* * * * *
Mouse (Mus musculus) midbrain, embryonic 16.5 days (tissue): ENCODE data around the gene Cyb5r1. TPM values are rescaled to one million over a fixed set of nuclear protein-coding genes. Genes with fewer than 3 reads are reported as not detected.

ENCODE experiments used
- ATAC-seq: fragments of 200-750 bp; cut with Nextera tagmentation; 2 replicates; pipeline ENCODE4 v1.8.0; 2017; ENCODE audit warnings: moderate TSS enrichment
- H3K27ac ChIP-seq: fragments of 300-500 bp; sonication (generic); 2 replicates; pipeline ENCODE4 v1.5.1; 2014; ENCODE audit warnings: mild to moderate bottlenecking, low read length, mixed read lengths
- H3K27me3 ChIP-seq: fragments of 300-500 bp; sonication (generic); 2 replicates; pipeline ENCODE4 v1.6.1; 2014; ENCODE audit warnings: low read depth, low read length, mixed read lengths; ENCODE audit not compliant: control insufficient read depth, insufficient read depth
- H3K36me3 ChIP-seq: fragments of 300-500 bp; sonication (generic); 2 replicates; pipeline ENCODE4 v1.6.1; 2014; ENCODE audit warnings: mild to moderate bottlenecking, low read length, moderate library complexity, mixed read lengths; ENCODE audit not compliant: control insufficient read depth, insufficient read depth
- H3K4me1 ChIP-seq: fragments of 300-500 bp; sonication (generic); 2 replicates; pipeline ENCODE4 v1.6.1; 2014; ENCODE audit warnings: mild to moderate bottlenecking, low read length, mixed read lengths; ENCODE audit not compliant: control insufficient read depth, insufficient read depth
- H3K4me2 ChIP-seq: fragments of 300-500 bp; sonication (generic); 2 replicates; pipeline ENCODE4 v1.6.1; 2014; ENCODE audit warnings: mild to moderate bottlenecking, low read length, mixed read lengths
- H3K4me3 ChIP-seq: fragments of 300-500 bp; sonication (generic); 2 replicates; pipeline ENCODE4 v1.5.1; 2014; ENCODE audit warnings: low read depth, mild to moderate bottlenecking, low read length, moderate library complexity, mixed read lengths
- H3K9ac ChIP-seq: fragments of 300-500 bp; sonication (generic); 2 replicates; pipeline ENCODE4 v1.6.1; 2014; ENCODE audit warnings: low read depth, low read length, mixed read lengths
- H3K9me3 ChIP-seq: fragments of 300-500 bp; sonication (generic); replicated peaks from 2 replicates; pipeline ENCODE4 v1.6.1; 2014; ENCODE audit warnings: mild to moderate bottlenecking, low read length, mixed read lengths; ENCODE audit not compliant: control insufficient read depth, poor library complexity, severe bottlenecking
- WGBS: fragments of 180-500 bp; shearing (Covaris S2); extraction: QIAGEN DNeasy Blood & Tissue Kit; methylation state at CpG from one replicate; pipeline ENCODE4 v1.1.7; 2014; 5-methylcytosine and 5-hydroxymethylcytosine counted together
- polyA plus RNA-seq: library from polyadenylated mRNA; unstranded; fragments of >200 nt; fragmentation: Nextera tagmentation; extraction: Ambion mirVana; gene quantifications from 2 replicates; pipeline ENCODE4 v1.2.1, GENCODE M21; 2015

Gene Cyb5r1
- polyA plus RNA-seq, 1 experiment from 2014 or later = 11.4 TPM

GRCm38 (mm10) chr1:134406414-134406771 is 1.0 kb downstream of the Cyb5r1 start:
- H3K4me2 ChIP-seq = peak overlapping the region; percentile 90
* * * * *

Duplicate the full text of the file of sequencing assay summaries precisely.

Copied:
Mouse (Mus musculus) midbrain, embryonic 16.5 days (tissue): ENCODE data around the gene Cyb5r1. TPM values are rescaled to one million over a fixed set of nuclear protein-coding genes. Genes with fewer than 3 reads are reported as not detected.

ENCODE experiments used
- ATAC-seq: fragments of 200-750 bp; cut with Nextera tagmentation; 2 replicates; pipeline ENCODE4 v1.8.0; 2017; ENCODE audit warnings: moderate TSS enrichment
- H3K27ac ChIP-seq: fragments of 300-500 bp; sonication (generic); 2 replicates; pipeline ENCODE4 v1.5.1; 2014; ENCODE audit warnings: mild to moderate bottlenecking, low read length, mixed read lengths
- H3K27me3 ChIP-seq: fragments of 300-500 bp; sonication (generic); 2 replicates; pipeline ENCODE4 v1.6.1; 2014; ENCODE audit warnings: low read depth, low read length, mixed read lengths; ENCODE audit not compliant: control insufficient read depth, insufficient read depth
- H3K36me3 ChIP-seq: fragments of 300-500 bp; sonication (generic); 2 replicates; pipeline ENCODE4 v1.6.1; 2014; ENCODE audit warnings: mild to moderate bottlenecking, low read length, moderate library complexity, mixed read lengths; ENCODE audit not compliant: control insufficient read depth, insufficient read depth
- H3K4me1 ChIP-seq: fragments of 300-500 bp; sonication (generic); 2 replicates; pipeline ENCODE4 v1.6.1; 2014; ENCODE audit warnings: mild to moderate bottlenecking, low read length, mixed read lengths; ENCODE audit not compliant: control insufficient read depth, insufficient read depth
- H3K4me2 ChIP-seq: fragments of 300-500 bp; sonication (generic); 2 replicates; pipeline ENCODE4 v1.6.1; 2014; ENCODE audit warnings: mild to moderate bottlenecking, low read length, mixed read lengths
- H3K4me3 ChIP-seq: fragments of 300-500 bp; sonication (generic); 2 replicates; pipeline ENCODE4 v1.5.1; 2014; ENCODE audit warnings: low read depth, mild to moderate bottlenecking, low read length, moderate library complexity, mixed read lengths
- H3K9ac ChIP-seq: fragments of 300-500 bp; sonication (generic); 2 replicates; pipeline ENCODE4 v1.6.1; 2014; ENCODE audit warnings: low read depth, low read length, mixed read lengths
- H3K9me3 ChIP-seq: fragments of 300-500 bp; sonication (generic); replicated peaks from 2 replicates; pipeline ENCODE4 v1.6.1; 2014; ENCODE audit warnings: mild to moderate bottlenecking, low read length, mixed read lengths; ENCODE audit not compliant: control insufficient read depth, poor library complexity, severe bottlenecking
- WGBS: fragments of 180-500 bp; shearing (Covaris S2); extraction: QIAGEN DNeasy Blood & Tissue Kit; methylation state at CpG from one replicate; pipeline ENCODE4 v1.1.7; 2014; 5-methylcytosine and 5-hydroxymethylcytosine counted together
- polyA plus RNA-seq: library from polyadenylated mRNA; unstranded; fragments of >200 nt; fragmentation: Nextera tagmentation; extraction: Ambion mirVana; gene quantifications from 2 replicates; pipeline ENCODE4 v1.2.1, GENCODE M21; 2015

Gene Cyb5r1
- polyA plus RNA-seq, 1 experiment from 2014 or later = 11.4 TPM

GRCm38 (mm10) chr1:134406414-134406771 is 1.0 kb downstream of the Cyb5r1 start:
- H3K4me2 ChIP-seq = peak overlapping the region; percentile 90